"Unfortunately for RIAA shutting down Napster is not going to
change demand for the ability to digitally download music. Where
before that demand was focused on Napster due to the ease of
finding the right music selection (Napster had the greatest number
of users, thus the greatest selection of downloads which in turn
reinforced their lead in users. Ain't network effects great?)
Demand will now be forced into other outlets. Since the RIAA and
the music industry as a whole has not agreed on a standard for
secure download, nor have they made any replacement service for
Napster available, this demand will undoubtedly flow into GNUtella,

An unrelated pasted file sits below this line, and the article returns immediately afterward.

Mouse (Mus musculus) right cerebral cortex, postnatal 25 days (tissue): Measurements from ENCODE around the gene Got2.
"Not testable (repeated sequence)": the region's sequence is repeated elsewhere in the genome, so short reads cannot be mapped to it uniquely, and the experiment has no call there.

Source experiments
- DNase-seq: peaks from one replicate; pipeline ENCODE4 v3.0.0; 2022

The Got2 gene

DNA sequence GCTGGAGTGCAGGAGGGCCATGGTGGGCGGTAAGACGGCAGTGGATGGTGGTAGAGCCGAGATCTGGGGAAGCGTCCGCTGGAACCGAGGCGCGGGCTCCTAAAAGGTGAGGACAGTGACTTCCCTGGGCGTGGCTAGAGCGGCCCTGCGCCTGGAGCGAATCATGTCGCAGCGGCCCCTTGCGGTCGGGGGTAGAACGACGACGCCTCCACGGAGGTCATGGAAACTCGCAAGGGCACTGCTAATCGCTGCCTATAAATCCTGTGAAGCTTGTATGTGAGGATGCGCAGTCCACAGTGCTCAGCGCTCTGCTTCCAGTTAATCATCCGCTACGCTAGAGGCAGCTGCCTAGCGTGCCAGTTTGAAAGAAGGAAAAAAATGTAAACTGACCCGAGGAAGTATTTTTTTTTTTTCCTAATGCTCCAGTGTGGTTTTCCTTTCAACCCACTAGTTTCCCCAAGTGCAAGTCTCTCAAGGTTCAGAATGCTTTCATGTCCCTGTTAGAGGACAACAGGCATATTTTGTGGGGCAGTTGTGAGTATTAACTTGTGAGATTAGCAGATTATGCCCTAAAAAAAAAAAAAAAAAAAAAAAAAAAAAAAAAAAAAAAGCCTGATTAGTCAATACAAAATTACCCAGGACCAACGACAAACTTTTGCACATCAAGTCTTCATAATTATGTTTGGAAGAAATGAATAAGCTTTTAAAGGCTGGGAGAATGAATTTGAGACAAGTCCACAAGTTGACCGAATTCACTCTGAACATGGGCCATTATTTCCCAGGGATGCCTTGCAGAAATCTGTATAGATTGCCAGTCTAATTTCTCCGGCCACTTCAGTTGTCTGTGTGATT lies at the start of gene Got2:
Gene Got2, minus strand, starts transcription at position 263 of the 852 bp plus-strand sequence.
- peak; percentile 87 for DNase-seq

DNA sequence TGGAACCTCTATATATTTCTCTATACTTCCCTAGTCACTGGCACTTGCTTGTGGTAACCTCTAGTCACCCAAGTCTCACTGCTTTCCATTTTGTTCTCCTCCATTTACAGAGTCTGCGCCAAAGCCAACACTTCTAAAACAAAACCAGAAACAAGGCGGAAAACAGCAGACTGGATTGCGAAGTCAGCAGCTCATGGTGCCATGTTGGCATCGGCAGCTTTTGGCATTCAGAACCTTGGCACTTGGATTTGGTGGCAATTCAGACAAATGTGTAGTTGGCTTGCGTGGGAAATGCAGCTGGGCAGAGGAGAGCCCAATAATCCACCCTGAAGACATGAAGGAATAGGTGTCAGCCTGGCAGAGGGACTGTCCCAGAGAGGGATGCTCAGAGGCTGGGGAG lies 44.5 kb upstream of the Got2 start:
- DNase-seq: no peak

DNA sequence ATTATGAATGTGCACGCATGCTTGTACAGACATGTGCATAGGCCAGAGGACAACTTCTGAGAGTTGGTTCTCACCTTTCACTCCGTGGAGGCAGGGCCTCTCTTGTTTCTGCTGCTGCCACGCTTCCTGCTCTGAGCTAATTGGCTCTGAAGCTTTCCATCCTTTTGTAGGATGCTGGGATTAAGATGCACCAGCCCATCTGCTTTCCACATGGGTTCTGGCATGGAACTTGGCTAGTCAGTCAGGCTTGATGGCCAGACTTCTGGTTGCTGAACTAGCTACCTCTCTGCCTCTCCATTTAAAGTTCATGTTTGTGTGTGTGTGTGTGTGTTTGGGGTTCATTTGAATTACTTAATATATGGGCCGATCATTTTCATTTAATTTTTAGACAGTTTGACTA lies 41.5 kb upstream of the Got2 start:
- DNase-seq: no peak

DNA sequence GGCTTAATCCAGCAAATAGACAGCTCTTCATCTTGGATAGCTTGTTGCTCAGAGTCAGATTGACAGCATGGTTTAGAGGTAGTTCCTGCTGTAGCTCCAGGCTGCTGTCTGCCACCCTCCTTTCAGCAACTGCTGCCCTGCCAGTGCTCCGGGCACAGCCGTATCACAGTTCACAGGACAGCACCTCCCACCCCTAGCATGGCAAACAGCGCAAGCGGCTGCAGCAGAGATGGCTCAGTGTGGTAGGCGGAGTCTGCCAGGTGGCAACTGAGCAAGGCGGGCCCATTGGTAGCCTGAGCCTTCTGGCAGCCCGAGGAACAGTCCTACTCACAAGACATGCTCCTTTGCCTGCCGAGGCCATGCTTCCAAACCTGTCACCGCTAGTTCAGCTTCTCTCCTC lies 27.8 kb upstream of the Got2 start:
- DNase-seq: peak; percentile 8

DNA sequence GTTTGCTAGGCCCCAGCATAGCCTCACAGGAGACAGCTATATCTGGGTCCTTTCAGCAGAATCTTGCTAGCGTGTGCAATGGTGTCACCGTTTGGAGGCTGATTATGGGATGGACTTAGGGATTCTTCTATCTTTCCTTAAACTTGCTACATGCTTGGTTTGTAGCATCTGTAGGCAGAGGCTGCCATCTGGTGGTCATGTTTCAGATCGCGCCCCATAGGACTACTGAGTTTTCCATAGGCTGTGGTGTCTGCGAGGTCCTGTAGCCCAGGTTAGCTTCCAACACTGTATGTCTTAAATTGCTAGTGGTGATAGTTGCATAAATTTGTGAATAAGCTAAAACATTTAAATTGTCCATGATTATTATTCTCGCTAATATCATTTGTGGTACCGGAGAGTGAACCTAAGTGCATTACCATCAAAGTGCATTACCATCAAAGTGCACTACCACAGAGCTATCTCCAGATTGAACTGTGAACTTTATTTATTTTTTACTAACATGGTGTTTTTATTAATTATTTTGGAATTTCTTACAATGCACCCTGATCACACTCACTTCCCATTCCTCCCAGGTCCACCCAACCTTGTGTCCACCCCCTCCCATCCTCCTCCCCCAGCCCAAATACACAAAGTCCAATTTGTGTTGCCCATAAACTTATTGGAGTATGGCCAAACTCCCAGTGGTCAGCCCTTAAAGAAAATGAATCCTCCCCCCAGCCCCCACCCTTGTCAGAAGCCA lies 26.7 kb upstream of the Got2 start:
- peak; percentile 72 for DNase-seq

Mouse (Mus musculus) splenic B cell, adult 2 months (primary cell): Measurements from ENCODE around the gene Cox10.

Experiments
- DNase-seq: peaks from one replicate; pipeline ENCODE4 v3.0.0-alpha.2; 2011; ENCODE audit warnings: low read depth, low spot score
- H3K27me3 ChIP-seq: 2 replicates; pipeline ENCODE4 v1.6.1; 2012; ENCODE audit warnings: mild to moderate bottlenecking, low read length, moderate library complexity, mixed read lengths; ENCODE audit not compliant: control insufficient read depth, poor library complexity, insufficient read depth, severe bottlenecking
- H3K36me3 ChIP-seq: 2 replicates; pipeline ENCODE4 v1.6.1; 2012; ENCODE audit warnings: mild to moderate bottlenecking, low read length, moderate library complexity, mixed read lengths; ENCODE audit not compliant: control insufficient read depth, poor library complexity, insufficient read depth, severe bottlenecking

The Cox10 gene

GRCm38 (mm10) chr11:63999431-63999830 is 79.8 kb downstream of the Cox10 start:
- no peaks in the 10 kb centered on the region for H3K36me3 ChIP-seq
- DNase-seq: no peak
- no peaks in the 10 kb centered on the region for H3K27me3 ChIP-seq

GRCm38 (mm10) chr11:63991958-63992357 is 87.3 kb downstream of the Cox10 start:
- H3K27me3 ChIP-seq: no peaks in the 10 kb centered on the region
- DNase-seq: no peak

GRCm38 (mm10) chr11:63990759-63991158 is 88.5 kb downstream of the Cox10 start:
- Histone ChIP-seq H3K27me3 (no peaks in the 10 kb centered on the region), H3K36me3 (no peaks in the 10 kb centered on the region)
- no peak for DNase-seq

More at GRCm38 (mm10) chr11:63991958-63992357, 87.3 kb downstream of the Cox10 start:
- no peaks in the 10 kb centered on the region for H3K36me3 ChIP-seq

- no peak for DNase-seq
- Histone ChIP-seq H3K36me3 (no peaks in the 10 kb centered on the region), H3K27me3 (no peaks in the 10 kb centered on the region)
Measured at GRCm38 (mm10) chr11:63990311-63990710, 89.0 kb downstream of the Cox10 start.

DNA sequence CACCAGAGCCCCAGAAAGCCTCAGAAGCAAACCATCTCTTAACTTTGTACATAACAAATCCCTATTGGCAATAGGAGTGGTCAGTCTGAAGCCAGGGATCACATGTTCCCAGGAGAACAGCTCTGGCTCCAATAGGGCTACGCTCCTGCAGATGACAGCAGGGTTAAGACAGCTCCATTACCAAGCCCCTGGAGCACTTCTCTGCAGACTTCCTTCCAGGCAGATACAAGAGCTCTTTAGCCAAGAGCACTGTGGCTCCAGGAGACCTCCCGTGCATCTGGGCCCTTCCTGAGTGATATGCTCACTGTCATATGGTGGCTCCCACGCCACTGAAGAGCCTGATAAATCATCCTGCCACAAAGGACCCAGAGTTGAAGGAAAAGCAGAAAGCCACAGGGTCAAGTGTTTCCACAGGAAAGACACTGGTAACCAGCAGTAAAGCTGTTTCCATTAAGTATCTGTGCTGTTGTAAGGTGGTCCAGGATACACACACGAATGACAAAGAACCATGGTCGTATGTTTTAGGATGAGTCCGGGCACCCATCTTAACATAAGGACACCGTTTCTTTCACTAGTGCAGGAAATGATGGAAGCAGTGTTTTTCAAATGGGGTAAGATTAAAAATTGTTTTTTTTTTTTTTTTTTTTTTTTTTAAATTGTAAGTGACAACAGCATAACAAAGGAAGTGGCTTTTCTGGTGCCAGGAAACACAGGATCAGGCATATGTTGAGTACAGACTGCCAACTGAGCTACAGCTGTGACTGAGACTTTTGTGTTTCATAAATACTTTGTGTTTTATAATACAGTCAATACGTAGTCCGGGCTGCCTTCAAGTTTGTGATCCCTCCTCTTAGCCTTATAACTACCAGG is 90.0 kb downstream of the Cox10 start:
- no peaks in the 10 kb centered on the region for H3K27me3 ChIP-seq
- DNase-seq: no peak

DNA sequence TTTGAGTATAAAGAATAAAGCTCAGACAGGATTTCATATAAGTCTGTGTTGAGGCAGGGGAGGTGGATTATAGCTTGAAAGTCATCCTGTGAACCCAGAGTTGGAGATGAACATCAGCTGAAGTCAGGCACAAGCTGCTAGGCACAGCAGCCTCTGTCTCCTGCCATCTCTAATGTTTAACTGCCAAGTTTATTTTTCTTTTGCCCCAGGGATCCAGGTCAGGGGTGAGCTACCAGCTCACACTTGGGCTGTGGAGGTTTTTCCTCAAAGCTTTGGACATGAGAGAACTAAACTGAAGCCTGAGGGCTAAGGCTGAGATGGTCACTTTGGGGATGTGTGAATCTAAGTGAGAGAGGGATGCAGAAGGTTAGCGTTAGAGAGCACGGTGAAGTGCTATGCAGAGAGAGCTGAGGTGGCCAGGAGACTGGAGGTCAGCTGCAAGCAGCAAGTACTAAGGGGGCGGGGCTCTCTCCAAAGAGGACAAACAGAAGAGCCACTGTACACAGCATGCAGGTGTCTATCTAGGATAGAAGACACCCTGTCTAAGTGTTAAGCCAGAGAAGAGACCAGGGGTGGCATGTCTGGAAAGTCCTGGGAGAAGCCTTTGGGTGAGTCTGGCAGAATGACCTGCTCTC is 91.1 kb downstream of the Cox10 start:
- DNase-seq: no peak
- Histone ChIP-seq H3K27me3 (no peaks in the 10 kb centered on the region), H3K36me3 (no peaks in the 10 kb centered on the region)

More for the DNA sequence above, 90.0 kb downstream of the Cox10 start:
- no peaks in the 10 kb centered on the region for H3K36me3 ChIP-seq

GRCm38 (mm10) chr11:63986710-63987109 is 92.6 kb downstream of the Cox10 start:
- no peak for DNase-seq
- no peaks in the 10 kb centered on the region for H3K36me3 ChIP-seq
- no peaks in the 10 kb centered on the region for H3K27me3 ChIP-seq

which is a close cousin to Napster with some key differences. This
creates some serious problems for the RIAA."
"Without a centralized server to facilitate search, Gnutella
truly is one to one sharing of file. It's harder to find what you
want but nonetheless, it still can be found. It really is sharing a
copy with a friend. Never mind that it is a perfect digital copy of
the original or so close that the listener cannot tell the
difference. This sort of sharing falls under the traditional
definition of "fair use" and I would hazard a guess that any court
cases the RIAA brings to challenge that will fail."
"With music sharing now distributed with a true peer to peer
client (which will undoubtedly improve over time as an open source
product) the RIAA has lost the ability to influence the way music
is delivered on the Internet. Since there is no central
company in charge of GNUtella, lawsuits will be difficult, if not
next to impossible to serve."
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